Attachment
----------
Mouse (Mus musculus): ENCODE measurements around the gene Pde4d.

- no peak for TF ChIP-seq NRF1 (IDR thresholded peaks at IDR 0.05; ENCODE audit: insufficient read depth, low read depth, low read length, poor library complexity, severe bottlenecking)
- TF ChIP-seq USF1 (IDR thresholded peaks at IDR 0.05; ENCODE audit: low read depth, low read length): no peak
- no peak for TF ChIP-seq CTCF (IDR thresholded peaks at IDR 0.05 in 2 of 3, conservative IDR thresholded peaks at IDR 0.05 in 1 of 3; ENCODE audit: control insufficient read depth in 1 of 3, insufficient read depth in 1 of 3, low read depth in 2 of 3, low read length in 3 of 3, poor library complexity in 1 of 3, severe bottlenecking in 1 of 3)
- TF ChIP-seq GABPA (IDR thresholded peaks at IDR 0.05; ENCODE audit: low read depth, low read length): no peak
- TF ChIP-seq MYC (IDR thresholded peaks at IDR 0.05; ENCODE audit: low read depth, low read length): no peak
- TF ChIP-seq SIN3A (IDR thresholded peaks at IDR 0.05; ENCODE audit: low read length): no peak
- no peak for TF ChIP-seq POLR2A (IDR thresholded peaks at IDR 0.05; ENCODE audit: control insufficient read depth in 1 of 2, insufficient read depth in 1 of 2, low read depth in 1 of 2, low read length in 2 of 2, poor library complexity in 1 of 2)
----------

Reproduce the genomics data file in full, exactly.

Mouse (Mus musculus): ENCODE measurements around the gene Pde4d.

- no peak for TF ChIP-seq NRF1 (IDR thresholded peaks at IDR 0.05; ENCODE audit: insufficient read depth, low read depth, low read length, poor library complexity, severe bottlenecking)
- TF ChIP-seq USF1 (IDR thresholded peaks at IDR 0.05; ENCODE audit: low read depth, low read length): no peak
- no peak for TF ChIP-seq CTCF (IDR thresholded peaks at IDR 0.05 in 2 of 3, conservative IDR thresholded peaks at IDR 0.05 in 1 of 3; ENCODE audit: control insufficient read depth in 1 of 3, insufficient read depth in 1 of 3, low read depth in 2 of 3, low read length in 3 of 3, poor library complexity in 1 of 3, severe bottlenecking in 1 of 3)
- TF ChIP-seq GABPA (IDR thresholded peaks at IDR 0.05; ENCODE audit: low read depth, low read length): no peak
- TF ChIP-seq MYC (IDR thresholded peaks at IDR 0.05; ENCODE audit: low read depth, low read length): no peak
- TF ChIP-seq SIN3A (IDR thresholded peaks at IDR 0.05; ENCODE audit: low read length): no peak
- no peak for TF ChIP-seq POLR2A (IDR thresholded peaks at IDR 0.05; ENCODE audit: control insufficient read depth in 1 of 2, insufficient read depth in 1 of 2, low read depth in 1 of 2, low read length in 2 of 2, poor library complexity in 1 of 2)